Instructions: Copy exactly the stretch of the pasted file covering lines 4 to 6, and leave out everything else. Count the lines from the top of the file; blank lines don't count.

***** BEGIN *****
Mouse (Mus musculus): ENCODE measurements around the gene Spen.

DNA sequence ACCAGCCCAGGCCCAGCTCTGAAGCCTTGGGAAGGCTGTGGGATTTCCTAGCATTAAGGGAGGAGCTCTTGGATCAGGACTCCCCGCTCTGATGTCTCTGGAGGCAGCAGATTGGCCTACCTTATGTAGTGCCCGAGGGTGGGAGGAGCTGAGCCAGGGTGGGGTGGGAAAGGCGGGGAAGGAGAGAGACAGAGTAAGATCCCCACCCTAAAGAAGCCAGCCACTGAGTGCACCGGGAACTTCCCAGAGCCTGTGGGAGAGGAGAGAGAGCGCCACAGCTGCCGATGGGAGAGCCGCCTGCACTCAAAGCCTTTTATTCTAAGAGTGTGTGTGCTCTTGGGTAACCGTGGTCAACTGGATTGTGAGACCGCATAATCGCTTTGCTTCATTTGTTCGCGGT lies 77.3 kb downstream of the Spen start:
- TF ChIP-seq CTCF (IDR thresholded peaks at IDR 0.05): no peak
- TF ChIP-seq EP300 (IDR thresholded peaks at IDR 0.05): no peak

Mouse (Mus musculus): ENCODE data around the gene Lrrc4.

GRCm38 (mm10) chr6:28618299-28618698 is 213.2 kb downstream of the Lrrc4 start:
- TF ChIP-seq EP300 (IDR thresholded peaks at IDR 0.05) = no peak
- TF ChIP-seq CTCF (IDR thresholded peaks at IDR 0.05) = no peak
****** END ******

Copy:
- TF ChIP-seq EP300 (IDR thresholded peaks at IDR 0.05): no peak

Mouse (Mus musculus): ENCODE data around the gene Lrrc4.

GRCm38 (mm10) chr6:28618299-28618698 is 213.2 kb downstream of the Lrrc4 start: